• Initial studies revealed substantial protection of vaccinated individuals from long-lasting COVID symptoms (also known as long-COVID or post-COVID symptoms). These can occur 4 to 11 months following COVID-19 infections. Specifically, studies revealed a 50-80% reduction in 7 out of the 10 most common symptoms in vaccinated individuals.
  • Breakthrough infections in vaccinated individuals typically cause mild to moderate symptoms and likely shorten the length of illness for infected individuals.

Researchers are continuing to monitor these breakthrough cases and identify patterns or trends in:

    • Patients’ characteristics, such as age or underlying medical conditions,
    • The specific vaccine that patients received,
    • Whether a specific SARS-CoV-2 variant caused the infections.

How can I best protect myself against the Omicron variant?

  • Properly wearing a mask in all indoor settings as well as in crowded outdoor events will further decrease the risk of spreading the virus among students, staff, and faculty.
  • Cloth masks offer protection, but N95/KN95 masks offer better protection in comparison.
    • Illinois State University is procuring a stock of KN95 masks and will make them available to all faculty, staff, and students in the University community. More details related to distribution will be announced soon.
  • Handwashing, distancing, and isolating if you are sick further decreases the risk.
  • Maintaining physical distancing when feasible.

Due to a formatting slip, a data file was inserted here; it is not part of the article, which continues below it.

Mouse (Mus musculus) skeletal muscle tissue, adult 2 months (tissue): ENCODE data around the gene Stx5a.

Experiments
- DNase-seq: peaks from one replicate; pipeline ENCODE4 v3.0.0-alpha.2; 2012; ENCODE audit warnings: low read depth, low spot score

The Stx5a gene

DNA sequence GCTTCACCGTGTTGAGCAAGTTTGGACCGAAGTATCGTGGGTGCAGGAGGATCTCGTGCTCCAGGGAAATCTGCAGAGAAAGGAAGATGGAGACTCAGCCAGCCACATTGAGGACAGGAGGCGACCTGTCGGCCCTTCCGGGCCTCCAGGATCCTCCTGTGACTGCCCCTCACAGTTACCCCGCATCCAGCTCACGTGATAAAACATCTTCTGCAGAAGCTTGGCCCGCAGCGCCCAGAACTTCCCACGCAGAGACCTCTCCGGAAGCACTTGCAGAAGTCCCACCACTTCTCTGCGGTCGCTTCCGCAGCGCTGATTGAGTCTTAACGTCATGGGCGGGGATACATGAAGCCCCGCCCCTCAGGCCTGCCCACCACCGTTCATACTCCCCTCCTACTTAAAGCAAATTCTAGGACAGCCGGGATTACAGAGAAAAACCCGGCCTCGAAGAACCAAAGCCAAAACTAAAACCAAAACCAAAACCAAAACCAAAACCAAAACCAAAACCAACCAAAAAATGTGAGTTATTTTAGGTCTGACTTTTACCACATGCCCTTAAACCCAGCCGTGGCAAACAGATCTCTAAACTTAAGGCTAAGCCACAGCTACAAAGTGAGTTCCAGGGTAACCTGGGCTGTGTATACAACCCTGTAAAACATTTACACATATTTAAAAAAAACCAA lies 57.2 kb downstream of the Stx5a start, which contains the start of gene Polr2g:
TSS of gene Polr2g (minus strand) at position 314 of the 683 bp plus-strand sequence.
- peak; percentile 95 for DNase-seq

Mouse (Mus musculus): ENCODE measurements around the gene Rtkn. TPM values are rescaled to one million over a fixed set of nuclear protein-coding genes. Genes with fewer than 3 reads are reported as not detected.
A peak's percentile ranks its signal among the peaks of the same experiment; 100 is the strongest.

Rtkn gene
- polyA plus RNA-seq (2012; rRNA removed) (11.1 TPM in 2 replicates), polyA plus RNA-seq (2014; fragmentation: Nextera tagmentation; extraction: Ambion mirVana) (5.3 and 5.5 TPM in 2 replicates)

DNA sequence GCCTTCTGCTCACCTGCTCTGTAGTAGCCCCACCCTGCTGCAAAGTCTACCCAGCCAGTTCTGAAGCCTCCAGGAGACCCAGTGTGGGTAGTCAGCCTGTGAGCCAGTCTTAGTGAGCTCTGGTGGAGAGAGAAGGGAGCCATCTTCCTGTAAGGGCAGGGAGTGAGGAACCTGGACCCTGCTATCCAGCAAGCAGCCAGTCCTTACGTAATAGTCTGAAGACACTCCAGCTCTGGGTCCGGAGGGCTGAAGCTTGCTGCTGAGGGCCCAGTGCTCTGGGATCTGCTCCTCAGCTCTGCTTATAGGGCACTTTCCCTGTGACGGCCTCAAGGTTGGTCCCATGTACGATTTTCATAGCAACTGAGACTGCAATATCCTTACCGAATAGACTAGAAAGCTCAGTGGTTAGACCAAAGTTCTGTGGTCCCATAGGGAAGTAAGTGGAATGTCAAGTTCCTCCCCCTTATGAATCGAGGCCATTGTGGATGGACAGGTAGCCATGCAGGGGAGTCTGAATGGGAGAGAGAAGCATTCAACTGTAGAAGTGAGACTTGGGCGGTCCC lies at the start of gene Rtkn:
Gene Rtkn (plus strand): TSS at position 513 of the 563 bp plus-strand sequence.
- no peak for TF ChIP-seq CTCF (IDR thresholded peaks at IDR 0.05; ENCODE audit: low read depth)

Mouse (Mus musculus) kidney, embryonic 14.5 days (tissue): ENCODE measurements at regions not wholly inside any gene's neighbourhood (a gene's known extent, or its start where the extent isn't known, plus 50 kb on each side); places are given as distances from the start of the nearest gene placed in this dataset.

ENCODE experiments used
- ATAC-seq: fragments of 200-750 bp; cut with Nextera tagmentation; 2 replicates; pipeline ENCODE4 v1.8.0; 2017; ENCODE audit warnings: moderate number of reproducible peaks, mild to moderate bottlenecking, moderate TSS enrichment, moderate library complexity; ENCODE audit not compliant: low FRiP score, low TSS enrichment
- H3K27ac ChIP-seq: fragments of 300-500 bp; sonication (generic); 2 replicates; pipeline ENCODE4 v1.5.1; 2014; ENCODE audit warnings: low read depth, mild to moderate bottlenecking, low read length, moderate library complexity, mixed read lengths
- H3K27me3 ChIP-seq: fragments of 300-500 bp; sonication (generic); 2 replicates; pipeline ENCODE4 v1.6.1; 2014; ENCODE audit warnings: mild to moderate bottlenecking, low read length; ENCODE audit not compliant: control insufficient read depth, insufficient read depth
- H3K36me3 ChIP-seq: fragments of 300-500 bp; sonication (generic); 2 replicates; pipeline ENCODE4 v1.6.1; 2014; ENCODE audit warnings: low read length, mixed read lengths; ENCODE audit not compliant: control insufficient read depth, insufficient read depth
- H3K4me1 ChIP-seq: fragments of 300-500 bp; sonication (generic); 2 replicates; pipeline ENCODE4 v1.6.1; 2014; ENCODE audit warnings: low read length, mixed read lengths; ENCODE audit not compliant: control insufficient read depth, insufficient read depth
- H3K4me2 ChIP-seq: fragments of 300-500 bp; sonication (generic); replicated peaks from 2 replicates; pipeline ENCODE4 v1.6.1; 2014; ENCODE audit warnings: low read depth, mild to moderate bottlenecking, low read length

I have not yet received my booster, is it too late?

  • Having received a booster shot in addition to being fully vaccinated with one of the approved vaccines is the most important factor for reducing your risk of becoming infected with SARS-CoV-2.
  • It’s not too late to get vaccinated/boosted! Getting vaccinated is still the most effective way to protect yourself, your children, elderly family members, and your community.

      • Sign-ups for on-campus vaccine booster clinics are now available. Clinics will be operated by the State of Illinois and will be available 8:30 a.m.–4:30 p.m. January 20, 21 and 22 in the Prairie Rooms of the Bone Student Center. While the clinic is focused on boosters, they will also provide first and second doses. These clinics are limited to those who are at least 12 years of age. Minors must be accompanied by a parent or guardian.

How safe are the vaccines for children?

  • While generally milder in children, severe cases of COVID-19 leading to hospitalization and death have been reported. In fact, COVID-19 ranks as one of the top 10 causes of death for children aged 5 through 11 years. Additionally, children may experience short- and long-term complications after COVID-19 infections, including multisystem inflammatory syndrome.
  • The FDA has recently approved the vaccines for emergency use in children ages 5 and older. They have undergone rigorous review of clinical trial data and no serious safety concerns have been identified after vaccination. Side effects, if any, were mild and did not have any lasting effects. Experts continue to carefully evaluate new data to make sure the vaccines are safe and effective for all ages.

Illinois State University continues to gather information and adjust COVID-19 prevention and mitigation strategies based on the newest data and as recommended by the Illinois Board of Higher Education (IBHE), Illinois Department of Public Health (IDPH), and the Centers for Disease Control and Prevention (CDC).